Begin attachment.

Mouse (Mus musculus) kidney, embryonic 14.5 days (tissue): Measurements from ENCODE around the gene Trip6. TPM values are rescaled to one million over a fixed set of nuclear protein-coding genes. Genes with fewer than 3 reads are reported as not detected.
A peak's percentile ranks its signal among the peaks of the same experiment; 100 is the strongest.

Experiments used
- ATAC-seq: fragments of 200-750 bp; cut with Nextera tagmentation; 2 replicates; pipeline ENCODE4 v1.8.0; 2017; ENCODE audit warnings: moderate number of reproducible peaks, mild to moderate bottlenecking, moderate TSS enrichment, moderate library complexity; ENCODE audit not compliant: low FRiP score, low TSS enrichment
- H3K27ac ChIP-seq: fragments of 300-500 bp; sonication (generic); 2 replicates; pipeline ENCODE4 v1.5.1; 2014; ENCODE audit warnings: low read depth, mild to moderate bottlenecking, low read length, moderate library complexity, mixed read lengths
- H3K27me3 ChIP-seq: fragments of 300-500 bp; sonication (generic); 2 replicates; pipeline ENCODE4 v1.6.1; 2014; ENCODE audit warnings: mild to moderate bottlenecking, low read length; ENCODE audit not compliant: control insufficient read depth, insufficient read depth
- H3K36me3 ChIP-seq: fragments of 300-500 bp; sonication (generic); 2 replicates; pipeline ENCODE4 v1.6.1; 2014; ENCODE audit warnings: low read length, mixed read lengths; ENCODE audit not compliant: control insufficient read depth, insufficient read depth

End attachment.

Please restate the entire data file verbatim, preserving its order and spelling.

Mouse (Mus musculus) kidney, embryonic 14.5 days (tissue): Measurements from ENCODE around the gene Trip6. TPM values are rescaled to one million over a fixed set of nuclear protein-coding genes. Genes with fewer than 3 reads are reported as not detected.
A peak's percentile ranks its signal among the peaks of the same experiment; 100 is the strongest.

Experiments used
- ATAC-seq: fragments of 200-750 bp; cut with Nextera tagmentation; 2 replicates; pipeline ENCODE4 v1.8.0; 2017; ENCODE audit warnings: moderate number of reproducible peaks, mild to moderate bottlenecking, moderate TSS enrichment, moderate library complexity; ENCODE audit not compliant: low FRiP score, low TSS enrichment
- H3K27ac ChIP-seq: fragments of 300-500 bp; sonication (generic); 2 replicates; pipeline ENCODE4 v1.5.1; 2014; ENCODE audit warnings: low read depth, mild to moderate bottlenecking, low read length, moderate library complexity, mixed read lengths
- H3K27me3 ChIP-seq: fragments of 300-500 bp; sonication (generic); 2 replicates; pipeline ENCODE4 v1.6.1; 2014; ENCODE audit warnings: mild to moderate bottlenecking, low read length; ENCODE audit not compliant: control insufficient read depth, insufficient read depth
- H3K36me3 ChIP-seq: fragments of 300-500 bp; sonication (generic); 2 replicates; pipeline ENCODE4 v1.6.1; 2014; ENCODE audit warnings: low read length, mixed read lengths; ENCODE audit not compliant: control insufficient read depth, insufficient read depth